previous

Getting Iran Out of Syria: The Dayan Formula

In a recent press conference, Defense Minister Naftali Bennett presented a goal for IDF activity in Syria: “To cause Iran to give up its attempt to entrench itself in Syria.” Unlike the common tendency toward ambiguity in defining strategic objectives, Bennett dared pronounce a clear and measurable goal. But is the goal he presented achievable? And is it right to declare a strategic goal in that way?more

Palestinian Arab Volunteers in the British Army in WWII: A Reality Check

A recent study recounts the purportedly unknown story of Palestinian Arab volunteers fighting the Nazis during WWII. Haaretz used this finding as an opportunity to mock PM Benjamin Netanyahu, who has pointed out that the Mufti of Jerusalem was a close ally of Hitler. Yet the Mufti’s position as “the most important Arab Quisling” is indisputable, while most of the study’s conclusions are dubious and inconsistent with historical facts.more

The WhatsApp Crisis Reveals Cracks in Iran’s Soft Power Strategy

December 8, 2019,

The “WhatsApp crisis” in Lebanon revealed a crack in Iran’s grand diplomatic strategy of using its proxies to push ideological soft power concurrently with hard power. Since 1979, Tehran has been trying to brand itself as the epicenter of the Islamic Revolution. That notion is being challenged—not by Lebanese tanks and Iraqi bullets but by citizens armed with smartphones.more

Turkey: Jihadist Highway Revisited

December 6, 2019,

Shortly before the visit of Turkish President Recep Tayyip Erdoğan to Washington, Turkey captured one of the wives of Abu Bakr Baghdadi, the slain leader of ISIS, in addition to several other family members. A week earlier, Turkish police detained 43 suspected ISIS terrorists allegedly preparing for a major attack on Turkish soil. This is all good news, but it’s hardly the only news.    more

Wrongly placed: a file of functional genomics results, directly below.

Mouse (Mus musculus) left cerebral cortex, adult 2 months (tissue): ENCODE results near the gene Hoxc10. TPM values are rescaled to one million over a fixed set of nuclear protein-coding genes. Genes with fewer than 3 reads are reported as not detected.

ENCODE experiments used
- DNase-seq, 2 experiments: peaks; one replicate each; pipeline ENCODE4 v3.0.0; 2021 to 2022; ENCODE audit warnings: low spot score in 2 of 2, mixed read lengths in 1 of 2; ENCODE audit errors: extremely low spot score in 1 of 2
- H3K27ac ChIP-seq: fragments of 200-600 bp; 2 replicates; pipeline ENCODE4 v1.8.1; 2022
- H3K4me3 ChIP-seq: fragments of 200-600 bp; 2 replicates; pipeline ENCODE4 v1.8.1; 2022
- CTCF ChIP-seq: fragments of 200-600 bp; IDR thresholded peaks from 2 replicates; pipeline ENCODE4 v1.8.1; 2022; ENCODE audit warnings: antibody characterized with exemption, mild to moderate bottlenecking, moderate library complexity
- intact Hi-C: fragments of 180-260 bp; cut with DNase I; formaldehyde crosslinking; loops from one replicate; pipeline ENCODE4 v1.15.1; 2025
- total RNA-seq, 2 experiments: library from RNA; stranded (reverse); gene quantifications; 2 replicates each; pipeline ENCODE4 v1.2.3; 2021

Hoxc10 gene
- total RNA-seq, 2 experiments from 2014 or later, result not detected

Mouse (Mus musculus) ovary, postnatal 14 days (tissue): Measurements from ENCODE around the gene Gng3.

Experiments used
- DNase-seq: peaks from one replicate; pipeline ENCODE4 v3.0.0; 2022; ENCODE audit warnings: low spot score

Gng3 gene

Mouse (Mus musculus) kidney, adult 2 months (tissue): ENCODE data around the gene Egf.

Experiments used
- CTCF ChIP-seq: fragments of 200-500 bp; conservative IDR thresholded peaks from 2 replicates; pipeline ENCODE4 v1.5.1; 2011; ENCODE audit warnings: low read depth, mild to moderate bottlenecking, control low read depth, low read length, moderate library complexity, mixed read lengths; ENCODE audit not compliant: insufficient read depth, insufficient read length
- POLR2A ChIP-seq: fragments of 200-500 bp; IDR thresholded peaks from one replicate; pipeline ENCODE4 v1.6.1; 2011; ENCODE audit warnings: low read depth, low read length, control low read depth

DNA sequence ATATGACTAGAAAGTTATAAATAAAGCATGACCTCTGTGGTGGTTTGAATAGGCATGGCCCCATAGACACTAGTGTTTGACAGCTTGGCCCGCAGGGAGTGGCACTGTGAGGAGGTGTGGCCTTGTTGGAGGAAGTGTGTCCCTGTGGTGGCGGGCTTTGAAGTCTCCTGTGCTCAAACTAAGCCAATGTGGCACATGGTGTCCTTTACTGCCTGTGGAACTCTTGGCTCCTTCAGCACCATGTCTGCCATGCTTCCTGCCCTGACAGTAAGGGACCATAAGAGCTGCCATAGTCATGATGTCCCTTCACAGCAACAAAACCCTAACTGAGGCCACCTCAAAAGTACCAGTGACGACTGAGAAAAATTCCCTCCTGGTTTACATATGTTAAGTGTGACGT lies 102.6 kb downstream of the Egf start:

Iranian Port City Bears Brunt of Crackdown

December 5, 2019,

The Iranian port city of Bandar-e-Mahshahr, which is experiencing great violence during the crackdown on the anti-regime protests, is a microcosm of Iran’s broader domestic problems.more

Tehran Might Be Preparing to Withdraw from the 2015 Nuclear Agreement

Iranian president Hassan Rouhani’s recent announcement of the renewal of uranium enrichment at the Fordow fuel enrichment plant, as well as high-level Iranian gloating about recent progress in the development and operation of uranium enrichment centrifuges, may indicate that Tehran intends to withdraw from the 2015 nuclear agreement and effect a breakout toward nuclear weapons production in 2020. more

Tehran and the Restive Iraqis

December 3, 2019,

With many Iraqis (including Shiites) blaming Tehran for the social restiveness engulfing their country, Iranian policymakers fear the weakening of Tehran’s grip on its neighbor.more

Climate Change Fears and Polarization

November 29, 2019,

The surging interest in climate change intermingles science, ideology, politics, and religion and is likely to lead to increased polarization in Western societies. By analyzing the key characteristics of environmentalism and trying to assess societal developments, we can monitor the impact of climate change awareness and the inciting of fear.more

The Phenomenon of “Global Russia”

December 1, 2019,

As Russia increases its geopolitical involvement across the globe, the concept of “Global Russia” has been gradually taking hold. Though Russia is inherently weak, it is likely that Moscow will continue its global initiatives throughout the 2020s. Only by the end of that decade and into the next is there likely to be a gradual decline in Russia's adventurism abroad.more

You Can’t Make Peace with Antisemites

December 2, 2019,

The time has come for Israel to stop willfully ignoring the phenomenon of Holocaust denial in the Arab world and start fighting it. Dialogue and rapprochement cannot possibly start from a position of antisemitism and Holocaust denial.more

Implications of Afghan-Pakistani Clashes Along the Durand Line

November 26, 2019,

Frequent violent clashes between Afghan and Pakistani security forces along their disputed border, the colonial-era Durand Line drawn in 1893, have strained ties between Islamabad and Kabul. Afghanistan does not accept the legitimacy of the Durand Line, claiming it is a violation of its sovereignty, while Pakistan believes it is an accepted international border. These tensions will likely worsen following the pending departure of the Americans from Afghanistan.more